Well, Diary (Journal, I mean), I’m going to continue where I left off last time. If you remember, I was running, I broke the heel of my shoe off and I was totally out of breath. On top of it all, I was also lost. With fear and desperation welling in my chest, I realized I didn’t have my cell phone or purse.
How stupid could I have been? I wiped my sweaty face on my arm and tried to see if I recognized anything in this neighborhood that might direct me home. Still panting for air, I forced myself forward. At the end of the street I saw the grocery store. Just a little further and I’d be home.
As soon as I finally got there, however, I passed out cold. Of course, I don’t remember passing out. I only remember my front door and the porch light and wishing I could drink an entire river of water.
So, I’ll piece this part together as best I can from the various accounts that were told to me…
Liev and Garret were there also. Apparently, after I had run off, Garret’s mother had ordered him to find and retrieve me. He got in his car and logically assumed I’d gone home.
Now, Liev, for reasons unknown to me at the time, had tailed Garret to my house. He hadn’t seen me run off from the Covingtons’ summer cottage.
I didn’t see her, but when I ran up to the house, Keniesha was covering up the tables in our garage sale. She saw me pass out and tried to revive me. Meanwhile, Liev was beating the snot out of Garret. (I really, really wish I’d seen that! The word “disappointment” does not even begin to cover how I feel about this.)
It was during this time, I think, that Keniesha thought I was dead. Liev said she was howling like a basset hound fresh on the trail of a rabbit, and she claims she doesn’t know what he’s talking about; she was as cool as a cucumber. I choose to believe Liev in this case because it makes me smirk imagining it.
After Garret was sufficiently subdued, Liev called for an ambulance and the police (Keniesha instructed him to say that an officer was down; she said they’d get there faster).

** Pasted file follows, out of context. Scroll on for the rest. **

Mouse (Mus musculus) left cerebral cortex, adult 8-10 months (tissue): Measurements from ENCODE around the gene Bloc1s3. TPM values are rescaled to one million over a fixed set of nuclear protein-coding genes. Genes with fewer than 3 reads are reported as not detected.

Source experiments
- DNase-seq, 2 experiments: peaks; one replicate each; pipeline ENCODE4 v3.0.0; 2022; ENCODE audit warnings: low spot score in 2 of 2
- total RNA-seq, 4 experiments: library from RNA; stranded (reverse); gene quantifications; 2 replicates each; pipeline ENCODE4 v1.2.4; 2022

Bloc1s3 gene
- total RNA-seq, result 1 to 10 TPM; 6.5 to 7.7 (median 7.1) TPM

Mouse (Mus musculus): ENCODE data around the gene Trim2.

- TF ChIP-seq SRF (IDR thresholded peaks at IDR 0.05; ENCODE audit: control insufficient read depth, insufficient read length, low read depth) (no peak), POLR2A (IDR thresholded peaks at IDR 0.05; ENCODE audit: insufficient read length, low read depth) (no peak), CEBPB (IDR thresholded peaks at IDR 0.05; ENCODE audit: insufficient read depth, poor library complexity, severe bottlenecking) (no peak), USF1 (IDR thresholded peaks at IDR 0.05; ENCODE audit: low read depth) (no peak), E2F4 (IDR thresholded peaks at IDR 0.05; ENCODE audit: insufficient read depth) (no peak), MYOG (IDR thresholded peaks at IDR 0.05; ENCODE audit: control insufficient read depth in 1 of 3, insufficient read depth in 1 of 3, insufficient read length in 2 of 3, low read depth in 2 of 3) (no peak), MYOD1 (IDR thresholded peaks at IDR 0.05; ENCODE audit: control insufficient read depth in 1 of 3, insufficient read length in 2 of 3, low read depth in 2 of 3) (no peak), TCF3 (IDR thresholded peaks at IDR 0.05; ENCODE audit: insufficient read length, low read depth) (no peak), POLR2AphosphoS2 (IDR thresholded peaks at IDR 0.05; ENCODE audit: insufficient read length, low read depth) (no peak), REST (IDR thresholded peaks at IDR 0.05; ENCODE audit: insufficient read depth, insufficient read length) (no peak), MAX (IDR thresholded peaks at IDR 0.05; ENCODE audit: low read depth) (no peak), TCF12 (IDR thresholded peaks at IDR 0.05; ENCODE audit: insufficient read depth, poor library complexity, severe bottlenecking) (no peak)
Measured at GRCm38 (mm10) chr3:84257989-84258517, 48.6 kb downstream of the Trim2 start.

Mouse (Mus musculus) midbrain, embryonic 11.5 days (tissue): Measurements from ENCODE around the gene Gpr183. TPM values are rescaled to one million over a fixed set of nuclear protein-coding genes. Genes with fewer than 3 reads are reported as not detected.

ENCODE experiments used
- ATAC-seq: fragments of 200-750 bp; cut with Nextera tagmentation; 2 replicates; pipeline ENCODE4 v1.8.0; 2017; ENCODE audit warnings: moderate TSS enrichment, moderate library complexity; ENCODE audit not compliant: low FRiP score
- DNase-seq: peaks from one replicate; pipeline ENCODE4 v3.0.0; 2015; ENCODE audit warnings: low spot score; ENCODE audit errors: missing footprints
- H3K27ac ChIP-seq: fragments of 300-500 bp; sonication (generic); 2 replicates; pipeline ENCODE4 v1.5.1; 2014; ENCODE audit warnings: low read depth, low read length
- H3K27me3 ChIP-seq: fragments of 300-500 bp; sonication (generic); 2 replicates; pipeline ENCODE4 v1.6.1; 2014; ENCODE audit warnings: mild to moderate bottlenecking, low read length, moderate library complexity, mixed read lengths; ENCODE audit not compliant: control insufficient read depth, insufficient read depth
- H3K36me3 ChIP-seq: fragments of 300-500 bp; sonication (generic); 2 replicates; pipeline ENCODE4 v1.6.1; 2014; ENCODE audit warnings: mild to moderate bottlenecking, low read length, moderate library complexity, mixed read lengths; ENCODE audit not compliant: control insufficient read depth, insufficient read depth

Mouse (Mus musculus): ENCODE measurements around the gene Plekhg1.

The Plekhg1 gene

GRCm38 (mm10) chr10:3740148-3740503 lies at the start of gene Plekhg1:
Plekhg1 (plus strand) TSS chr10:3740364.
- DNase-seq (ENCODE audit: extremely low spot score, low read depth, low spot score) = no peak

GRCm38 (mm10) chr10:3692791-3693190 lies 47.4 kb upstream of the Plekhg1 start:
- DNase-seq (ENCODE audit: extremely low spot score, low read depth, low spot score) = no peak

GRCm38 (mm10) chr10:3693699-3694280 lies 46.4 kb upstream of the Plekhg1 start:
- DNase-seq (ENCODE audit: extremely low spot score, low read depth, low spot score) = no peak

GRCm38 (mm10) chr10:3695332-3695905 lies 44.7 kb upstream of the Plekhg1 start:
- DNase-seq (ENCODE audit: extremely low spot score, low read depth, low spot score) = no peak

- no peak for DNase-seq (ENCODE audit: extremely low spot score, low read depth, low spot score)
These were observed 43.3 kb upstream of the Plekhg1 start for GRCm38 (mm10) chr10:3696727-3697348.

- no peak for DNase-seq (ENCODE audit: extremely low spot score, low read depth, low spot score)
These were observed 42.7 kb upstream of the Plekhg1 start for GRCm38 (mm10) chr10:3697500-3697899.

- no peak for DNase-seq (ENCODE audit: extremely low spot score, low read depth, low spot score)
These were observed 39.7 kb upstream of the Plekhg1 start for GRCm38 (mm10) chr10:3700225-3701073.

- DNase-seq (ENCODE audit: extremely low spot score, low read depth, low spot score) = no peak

As I was coming around, thanks to the EMT’s, the sun was just coming up and Garret was sitting on the ground like a spoiled child. My eyes widened when I realized Liev was standing next to him with a weapon drawn.
The EMT’s said I’d collapsed from dehydration and running in the heat. They asked me if I wanted to go to the hospital but I told them no.
When I was finally restored, Liev showed me a badge. “I’m a P.I.,” he explained. “I came here because of a letter I got.”
“What?” I asked dumbly.
“I’ll tell you everything I know when you’re feeling a little better. There are some things I need answers to as well.”
I felt tears welling up and spilling over my cheeks again. “You’re a private investigator?”
He nodded as he spoke, “Don’t cry, you’re dehydrated.”
I just stood there, unable to pull any thoughts or words together.
He pulled me into his arms and whispered in my ear, “It’s going to be okay now, I promise.”
Over Liev’s shoulder, I could see Keniesha grinning at us like the Cheshire Cat. I ignored her and embraced him, too.
“This will all make sense in time. We’ll have all the answers and everything will go back to normal.”
His voice and embrace were soothing so I let him hold me, taking comfort in his reassurances.
When I finally pulled away, I was shocked. “You’re hurt.”
“Nah,” he said with a smile. “Garret looks a lot worse than me, I can tell you that.”
More seriously, he said, “Memphis, I’m sorry that I lied to you. I hope when you understand, you’ll forgive me.”
To be honest, I hadn’t really had time yet to absorb any of this, so I just nodded.
A few days later, Keniesha and I met with our family attorney. Liev was invited to join us as he still needed some answers, too. I was feeling a little put out that he hadn’t explained anything at all to us. But he said he’d rather put it all together with the attorney.
I wore my navy dress because it made me feel somehow like I was being myself instead of listening to Garret about what I should wear.
Arthur Benedict was retired now after serving his clients for the better part of thirty-five years. Even though he wasn’t taking on any cases, he had told us that he would always be there for us should we need him.
After we’d been seated, he started right in.